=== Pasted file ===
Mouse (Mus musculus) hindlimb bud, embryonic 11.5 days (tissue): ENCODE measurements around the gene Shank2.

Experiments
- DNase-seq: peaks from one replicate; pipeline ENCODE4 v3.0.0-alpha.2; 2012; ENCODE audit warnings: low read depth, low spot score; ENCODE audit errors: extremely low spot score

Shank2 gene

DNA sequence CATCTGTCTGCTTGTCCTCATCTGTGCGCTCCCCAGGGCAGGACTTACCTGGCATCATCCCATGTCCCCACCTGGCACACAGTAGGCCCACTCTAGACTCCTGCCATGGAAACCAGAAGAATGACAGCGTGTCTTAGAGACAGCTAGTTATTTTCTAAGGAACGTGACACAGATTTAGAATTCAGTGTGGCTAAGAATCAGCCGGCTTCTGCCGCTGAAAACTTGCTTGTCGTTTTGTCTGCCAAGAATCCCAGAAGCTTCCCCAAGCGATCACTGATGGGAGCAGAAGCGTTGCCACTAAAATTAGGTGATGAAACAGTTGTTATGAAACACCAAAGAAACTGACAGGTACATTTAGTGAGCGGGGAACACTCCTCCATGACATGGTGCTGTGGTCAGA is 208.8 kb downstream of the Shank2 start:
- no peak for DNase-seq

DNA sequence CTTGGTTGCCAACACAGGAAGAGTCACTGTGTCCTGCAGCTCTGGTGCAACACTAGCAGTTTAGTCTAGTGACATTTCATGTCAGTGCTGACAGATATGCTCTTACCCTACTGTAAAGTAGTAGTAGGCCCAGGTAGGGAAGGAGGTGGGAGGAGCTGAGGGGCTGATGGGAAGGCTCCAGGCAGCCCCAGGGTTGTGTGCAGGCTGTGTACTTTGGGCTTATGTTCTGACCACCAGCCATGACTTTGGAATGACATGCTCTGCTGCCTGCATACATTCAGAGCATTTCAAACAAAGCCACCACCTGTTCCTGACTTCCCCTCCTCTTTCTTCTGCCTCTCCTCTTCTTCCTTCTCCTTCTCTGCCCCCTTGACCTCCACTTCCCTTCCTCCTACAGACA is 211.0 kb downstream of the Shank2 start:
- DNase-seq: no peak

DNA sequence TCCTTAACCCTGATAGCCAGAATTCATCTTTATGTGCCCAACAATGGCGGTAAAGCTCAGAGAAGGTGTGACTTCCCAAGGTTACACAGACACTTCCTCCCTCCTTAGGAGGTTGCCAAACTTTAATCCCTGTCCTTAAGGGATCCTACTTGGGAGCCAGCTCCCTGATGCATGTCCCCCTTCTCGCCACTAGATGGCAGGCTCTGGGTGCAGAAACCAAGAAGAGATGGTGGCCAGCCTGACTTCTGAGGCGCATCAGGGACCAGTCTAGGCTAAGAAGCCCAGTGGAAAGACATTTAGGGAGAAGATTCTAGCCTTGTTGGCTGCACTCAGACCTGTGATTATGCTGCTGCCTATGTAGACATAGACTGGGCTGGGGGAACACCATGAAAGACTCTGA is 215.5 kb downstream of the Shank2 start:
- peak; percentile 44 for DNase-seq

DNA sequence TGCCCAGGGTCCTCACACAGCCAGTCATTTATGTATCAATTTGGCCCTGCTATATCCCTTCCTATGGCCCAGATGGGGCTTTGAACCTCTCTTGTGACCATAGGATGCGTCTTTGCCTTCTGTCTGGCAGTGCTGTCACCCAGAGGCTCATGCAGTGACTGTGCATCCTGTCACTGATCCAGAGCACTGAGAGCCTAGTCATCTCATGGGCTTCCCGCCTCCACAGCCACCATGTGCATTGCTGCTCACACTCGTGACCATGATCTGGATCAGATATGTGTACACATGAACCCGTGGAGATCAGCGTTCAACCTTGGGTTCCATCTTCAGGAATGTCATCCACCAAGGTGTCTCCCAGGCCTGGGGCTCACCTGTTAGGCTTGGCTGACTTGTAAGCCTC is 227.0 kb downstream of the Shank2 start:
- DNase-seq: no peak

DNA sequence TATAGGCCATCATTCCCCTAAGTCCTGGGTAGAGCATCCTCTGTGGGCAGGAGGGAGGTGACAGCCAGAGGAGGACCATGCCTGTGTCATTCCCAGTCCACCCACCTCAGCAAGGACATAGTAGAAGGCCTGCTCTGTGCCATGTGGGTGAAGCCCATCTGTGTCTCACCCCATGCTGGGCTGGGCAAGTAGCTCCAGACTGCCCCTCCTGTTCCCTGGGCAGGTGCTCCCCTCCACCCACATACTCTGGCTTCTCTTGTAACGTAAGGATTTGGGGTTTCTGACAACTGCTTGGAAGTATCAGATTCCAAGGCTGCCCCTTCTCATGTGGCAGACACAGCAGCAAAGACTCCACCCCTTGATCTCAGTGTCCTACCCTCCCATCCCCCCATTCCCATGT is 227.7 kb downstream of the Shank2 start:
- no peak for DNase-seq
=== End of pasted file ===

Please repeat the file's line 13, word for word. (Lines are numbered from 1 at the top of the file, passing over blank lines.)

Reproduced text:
DNA sequence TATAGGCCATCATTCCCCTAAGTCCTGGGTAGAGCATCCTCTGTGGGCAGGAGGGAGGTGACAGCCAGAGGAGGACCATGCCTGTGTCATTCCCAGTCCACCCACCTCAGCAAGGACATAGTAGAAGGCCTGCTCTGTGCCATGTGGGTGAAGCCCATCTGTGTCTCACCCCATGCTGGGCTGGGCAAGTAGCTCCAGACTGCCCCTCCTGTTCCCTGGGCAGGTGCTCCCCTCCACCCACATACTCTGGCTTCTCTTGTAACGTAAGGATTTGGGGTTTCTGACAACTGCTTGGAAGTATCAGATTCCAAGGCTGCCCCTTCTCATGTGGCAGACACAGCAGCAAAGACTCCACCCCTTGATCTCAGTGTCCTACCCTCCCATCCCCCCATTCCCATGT is 227.7 kb downstream of the Shank2 start: